(9.41)

= (Wˆ Hˆ Wˆ −1 )|ψW  + i(∂t Wˆ )Wˆ † |ψW , where in the last line we have used the Schr¨odinger equation for |ψ. Equating the final result to H  |ψW  allows us to write Hˆ , the Hamiltonian generating the new time evolution, as Hˆ  = Hˆ W + i(∂t Wˆ )Wˆ † .

(9.42)

The time evolution of the transformed operators AˆW = Wˆ Aˆ Wˆ † is found as before, by acting on each term:   ∂ Aˆ ˆ † ∂ ˆ t Wˆ −1 i AˆW = iWˆ W + i(∂t Wˆ ) Aˆ Wˆ −1 + iWˆ A∂ ∂t ∂t (9.43)   ∂ ˆ = i A + i(∂t Wˆ )Wˆ † AˆW − i AˆW (∂t Wˆ )Wˆ −1 , ∂t W which finally becomes i

∂ ˆ ˆ W + [i(∂t Wˆ )Wˆ † , AˆW ]. AW = i(∂t A) ∂t

(9.44)

From the above, we can also find the new time evolution operator. Since in the Schr¨odinger picture we had |ψ(t) = Uˆ (t, t 0 )|ψ(t 0 ), in the new W picture we find |ψW (t) = Wˆ (t)|ψ(t) = Wˆ (t)Uˆ (t, t 0 )Wˆ † (t 0 )|ψW (t 0 ),

(9.45)

from which we deduce that the time evolution operator in the W picture is Uˆ  (t, t 0 ) = Wˆ (t)Uˆ (t, t 0 )Wˆ † (t 0 )  UˆW .

(9.46)

Indeed, note that the new evolution operator is not simply the Schr¨odinger operator transformed into the W picture, because we have Wˆ (t) to the left but Wˆ † (t 0 ) to the right (at a different time t 0 ).

Application to the Heisenberg Picture Note that we can define the Heisenberg picture by the condition that states are time independent, ∂t |ψ H  = 0, so the new Hamiltonian must be trivial, H  = 0. But that means that the Schr¨odinger Hamiltonian in the new picture is Hˆ H = Hˆ S = −i(∂t Wˆ )Wˆ † .

(9.47)

By choosing the two pictures, the W picture and the Schr¨odinger picture, to be equal at time t 0 , we finally obtain Wˆ (t) = Uˆ S−1 (t, t 0 ) = Uˆ S (t 0 , t).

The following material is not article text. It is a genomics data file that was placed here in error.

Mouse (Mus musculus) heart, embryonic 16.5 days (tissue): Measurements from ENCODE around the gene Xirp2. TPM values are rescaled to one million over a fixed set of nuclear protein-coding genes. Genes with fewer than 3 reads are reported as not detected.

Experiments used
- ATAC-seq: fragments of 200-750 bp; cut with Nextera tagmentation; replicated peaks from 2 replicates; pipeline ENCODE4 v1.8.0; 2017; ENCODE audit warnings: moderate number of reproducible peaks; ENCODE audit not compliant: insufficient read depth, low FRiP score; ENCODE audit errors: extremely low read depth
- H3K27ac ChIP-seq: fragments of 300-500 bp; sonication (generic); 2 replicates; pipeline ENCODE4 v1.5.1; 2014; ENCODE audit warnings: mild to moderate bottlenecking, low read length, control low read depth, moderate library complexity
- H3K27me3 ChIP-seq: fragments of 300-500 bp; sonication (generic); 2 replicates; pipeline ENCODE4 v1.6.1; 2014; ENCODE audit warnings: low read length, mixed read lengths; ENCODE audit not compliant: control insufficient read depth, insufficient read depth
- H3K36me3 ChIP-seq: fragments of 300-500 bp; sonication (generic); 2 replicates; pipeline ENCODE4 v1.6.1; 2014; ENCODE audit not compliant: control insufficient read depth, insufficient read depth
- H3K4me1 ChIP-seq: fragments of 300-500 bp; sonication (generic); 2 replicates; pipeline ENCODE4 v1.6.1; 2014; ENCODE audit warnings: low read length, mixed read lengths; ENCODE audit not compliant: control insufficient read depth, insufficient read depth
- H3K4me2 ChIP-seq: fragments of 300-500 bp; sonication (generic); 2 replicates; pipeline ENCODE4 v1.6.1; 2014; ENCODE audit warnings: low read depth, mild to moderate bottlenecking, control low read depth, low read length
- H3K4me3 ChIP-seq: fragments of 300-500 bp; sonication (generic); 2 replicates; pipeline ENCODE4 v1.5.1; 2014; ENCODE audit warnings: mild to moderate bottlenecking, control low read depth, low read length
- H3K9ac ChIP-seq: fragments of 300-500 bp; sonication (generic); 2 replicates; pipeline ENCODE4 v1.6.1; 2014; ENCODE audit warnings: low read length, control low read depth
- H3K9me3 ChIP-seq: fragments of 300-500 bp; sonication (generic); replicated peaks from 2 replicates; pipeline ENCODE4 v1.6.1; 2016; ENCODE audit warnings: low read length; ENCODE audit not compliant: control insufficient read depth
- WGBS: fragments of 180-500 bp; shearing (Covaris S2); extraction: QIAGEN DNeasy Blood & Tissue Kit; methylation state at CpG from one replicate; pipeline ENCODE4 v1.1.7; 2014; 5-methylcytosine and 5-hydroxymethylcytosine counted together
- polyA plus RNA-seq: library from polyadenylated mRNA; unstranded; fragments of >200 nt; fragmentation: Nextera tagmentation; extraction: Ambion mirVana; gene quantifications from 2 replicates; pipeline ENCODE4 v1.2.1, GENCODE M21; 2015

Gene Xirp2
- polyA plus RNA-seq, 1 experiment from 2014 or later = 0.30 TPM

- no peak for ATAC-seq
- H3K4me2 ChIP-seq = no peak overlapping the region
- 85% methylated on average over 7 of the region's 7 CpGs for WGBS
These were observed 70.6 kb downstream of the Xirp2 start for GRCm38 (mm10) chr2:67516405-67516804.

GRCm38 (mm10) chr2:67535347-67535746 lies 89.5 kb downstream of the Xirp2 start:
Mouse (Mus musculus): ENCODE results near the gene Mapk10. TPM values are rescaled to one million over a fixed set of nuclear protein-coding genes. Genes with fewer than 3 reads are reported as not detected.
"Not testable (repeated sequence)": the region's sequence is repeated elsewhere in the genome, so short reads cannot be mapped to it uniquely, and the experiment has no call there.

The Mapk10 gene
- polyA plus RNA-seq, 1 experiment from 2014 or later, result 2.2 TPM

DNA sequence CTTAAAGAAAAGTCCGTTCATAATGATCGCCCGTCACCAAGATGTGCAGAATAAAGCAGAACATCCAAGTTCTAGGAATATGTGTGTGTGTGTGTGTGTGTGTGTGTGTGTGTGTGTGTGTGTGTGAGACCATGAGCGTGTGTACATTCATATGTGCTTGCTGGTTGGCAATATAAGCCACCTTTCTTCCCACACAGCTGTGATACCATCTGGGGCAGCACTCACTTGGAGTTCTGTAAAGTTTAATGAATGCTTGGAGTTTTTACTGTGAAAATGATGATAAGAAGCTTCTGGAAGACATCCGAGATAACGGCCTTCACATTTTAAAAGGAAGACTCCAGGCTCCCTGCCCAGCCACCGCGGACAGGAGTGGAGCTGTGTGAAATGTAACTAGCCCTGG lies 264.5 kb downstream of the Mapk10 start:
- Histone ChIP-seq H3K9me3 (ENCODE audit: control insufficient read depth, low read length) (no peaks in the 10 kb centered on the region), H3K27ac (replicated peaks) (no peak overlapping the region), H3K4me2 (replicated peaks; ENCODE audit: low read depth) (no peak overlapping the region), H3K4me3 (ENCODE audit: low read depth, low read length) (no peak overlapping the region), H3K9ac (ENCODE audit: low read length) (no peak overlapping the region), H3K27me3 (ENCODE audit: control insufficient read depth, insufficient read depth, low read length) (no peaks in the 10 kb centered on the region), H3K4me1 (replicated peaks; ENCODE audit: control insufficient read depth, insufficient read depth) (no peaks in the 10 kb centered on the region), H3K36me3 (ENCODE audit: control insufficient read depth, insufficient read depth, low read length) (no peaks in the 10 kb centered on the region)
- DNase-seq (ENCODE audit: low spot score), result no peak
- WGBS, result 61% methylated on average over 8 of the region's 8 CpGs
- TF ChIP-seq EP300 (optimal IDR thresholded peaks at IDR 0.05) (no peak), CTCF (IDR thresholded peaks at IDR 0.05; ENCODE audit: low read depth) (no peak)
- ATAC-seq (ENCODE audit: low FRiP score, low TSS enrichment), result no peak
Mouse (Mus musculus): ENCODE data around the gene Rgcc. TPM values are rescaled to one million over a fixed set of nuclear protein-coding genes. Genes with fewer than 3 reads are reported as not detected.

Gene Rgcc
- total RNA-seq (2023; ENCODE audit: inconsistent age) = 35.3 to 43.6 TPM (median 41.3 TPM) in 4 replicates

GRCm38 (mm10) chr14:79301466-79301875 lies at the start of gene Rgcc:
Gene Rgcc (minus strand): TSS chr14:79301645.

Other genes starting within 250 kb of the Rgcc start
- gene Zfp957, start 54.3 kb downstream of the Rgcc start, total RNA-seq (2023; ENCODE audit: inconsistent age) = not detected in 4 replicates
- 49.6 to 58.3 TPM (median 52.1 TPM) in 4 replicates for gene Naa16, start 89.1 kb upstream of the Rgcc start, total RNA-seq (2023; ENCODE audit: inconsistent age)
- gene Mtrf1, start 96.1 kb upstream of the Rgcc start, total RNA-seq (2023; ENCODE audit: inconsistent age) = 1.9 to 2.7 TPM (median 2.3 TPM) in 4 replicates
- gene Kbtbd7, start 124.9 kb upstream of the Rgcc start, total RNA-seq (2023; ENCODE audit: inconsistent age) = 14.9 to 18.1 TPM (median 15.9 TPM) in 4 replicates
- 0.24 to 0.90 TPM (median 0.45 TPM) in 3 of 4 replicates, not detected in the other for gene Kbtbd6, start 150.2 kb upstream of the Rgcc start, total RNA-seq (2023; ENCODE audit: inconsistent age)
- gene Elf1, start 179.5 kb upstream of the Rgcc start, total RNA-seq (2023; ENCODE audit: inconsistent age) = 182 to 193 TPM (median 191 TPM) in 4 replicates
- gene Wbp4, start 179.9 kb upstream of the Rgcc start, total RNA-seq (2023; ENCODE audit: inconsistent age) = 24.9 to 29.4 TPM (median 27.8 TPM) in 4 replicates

(9.48)

112

9 Heisenberg and General Pictures; Evolution Operator

9.5 The Dirac (Interaction) Picture The most interesting new example of a picture that remains is the Dirac, or interaction, picture. This is defined in the case where the Hamiltonian H can be split into a free particle part Hˆ 0 and an interaction part Hˆ 1 , Hˆ = Hˆ 0 + Hˆ 1 .

(9.49)

We can then use just the free part, Hˆ 0 , in order to go to a sort of Heisenberg picture for Hˆ 0 , i.e., using a unitary transformation Wˆ (t) defined by     −1   Hˆ 0 (t − t 0 ) Hˆ 0 (t − t 0 ) −1 (t, t 0 ) = exp −i = exp +i Wˆ (t) = Uˆ S,0 .  

(9.50)

ˆ both depend In this case, we obtain that the interaction picture states |ψ I (t) and operators A(t) on time, and their time dependences are given by ∂ |ψ I (t) = H1,I |ψ I (t) ∂t ∂ i Aˆ I (t) = [ Aˆ I (t), Hˆ 0 ] +i(∂t Aˆ S )I . ∂t

i

(9.51)

The evolution operator in the interaction picture is, according to the general theory, Uˆ I (t, t 0 ) = Wˆ (t)Uˆ (t, t 0 )Wˆ −1 (t 0 ),

(9.52)

ˆ Wˆ (t) = ei H0 (t−t0 )/ ,

(9.53)

for the canonical transformation

ˆ In the conservative case, of a time-independent Hamiltonian, Uˆ (t, t 0 ) = so that Wˆ (t 0 ) = 1. −i Hˆ (t−t0 )/ e , so that ˆ ˆ Uˆ I (t, t 0 ) = ei H0 (t−t0 )/ e−i H (t−t0 )/ .

(9.54)

We can write a differential equation for it, using the Schr¨odinger picture equation derived before, d ˆ i dt U (t, t 0 ) = Hˆ Uˆ (t, t 0 ). We find i

  d ˆ d d d ˆ UI (t, t 0 ) = i [Wˆ (t)Uˆ (t, t 0 )] = i W (t) Wˆ −1 (t)Uˆ I (t, t 0 ) + Wˆ (t)i Uˆ (t, t 0 ) dt dt dt dt = [i(∂t Wˆ (t))Wˆ † (t)]Uˆ I (t, t 0 ) + Wˆ (t) Hˆ Wˆ −1 (t)UI (t, t 0 ) = Hˆ I Uˆ I (t, t 0 ),

where Hˆ I is the Hamiltonian giving the time evolution in the interaction picture.

(9.55)

113

9 Heisenberg and General Pictures; Evolution Operator

Moreover, since ˆ ˆ Uˆ I (t, t 0 ) = ei H0 (t−t0 )/ e−i H (t−t0 )/ ,

(9.56)

it follows that by differentiation we get i∂t Uˆ I (t, t 0 ) = ei H0 (t−t0 )/ ( Hˆ − Hˆ 0 )e−i H (t−t0 )/ , ˆ

ˆ

(9.57)

where, when differentiating both factors, we have chosen to write the resulting Hamiltonian in the middle of the two exponentials. Then, using the fact that Hˆ − Hˆ 0 = Hˆ 1 in the Schr¨odinger picture, and that in the interaction picture we have H1,I = ei H0 (t−t0 ) H1,S e−i H0 (t−t0 ) , ˆ

ˆ

(9.58)

where H1,I is H1 in the interaction picture, we derive that ˆ ˆ i∂t Uˆ I (t, t 0 ) = H1,I ei H0 (t−t0 ) e−i H (t−t0 ) = Hˆ 1,I Uˆ I (t, t 0 ).